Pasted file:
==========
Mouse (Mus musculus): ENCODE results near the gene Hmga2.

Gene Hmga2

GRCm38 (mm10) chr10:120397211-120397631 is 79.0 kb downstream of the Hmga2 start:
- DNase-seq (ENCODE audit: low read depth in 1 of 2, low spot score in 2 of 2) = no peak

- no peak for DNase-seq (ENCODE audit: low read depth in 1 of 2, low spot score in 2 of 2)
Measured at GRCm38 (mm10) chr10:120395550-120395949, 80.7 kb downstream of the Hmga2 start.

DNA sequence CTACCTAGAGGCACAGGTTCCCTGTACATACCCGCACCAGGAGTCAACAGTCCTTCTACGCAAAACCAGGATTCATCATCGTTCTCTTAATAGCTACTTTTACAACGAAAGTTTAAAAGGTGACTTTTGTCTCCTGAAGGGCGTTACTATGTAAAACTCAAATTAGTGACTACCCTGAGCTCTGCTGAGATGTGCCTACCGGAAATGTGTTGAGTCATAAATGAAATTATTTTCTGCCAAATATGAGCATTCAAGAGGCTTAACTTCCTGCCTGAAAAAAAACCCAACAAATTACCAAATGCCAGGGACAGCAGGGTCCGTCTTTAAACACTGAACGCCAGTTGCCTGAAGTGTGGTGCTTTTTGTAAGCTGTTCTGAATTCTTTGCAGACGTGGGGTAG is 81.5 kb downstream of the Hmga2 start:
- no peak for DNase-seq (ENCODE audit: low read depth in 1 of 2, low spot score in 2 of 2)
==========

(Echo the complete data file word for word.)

Mouse (Mus musculus): ENCODE results near the gene Hmga2.

Gene Hmga2

GRCm38 (mm10) chr10:120397211-120397631 is 79.0 kb downstream of the Hmga2 start:
- DNase-seq (ENCODE audit: low read depth in 1 of 2, low spot score in 2 of 2) = no peak

- no peak for DNase-seq (ENCODE audit: low read depth in 1 of 2, low spot score in 2 of 2)
Measured at GRCm38 (mm10) chr10:120395550-120395949, 80.7 kb downstream of the Hmga2 start.

DNA sequence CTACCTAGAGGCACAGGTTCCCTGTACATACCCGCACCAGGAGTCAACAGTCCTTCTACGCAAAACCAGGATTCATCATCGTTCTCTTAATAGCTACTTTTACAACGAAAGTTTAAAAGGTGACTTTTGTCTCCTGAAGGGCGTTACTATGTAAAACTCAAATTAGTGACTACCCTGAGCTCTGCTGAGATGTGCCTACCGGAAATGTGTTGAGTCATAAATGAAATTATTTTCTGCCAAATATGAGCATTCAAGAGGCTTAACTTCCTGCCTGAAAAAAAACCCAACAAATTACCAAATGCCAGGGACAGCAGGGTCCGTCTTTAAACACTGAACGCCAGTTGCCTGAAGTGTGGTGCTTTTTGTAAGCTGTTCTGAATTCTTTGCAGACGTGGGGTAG is 81.5 kb downstream of the Hmga2 start:
- no peak for DNase-seq (ENCODE audit: low read depth in 1 of 2, low spot score in 2 of 2)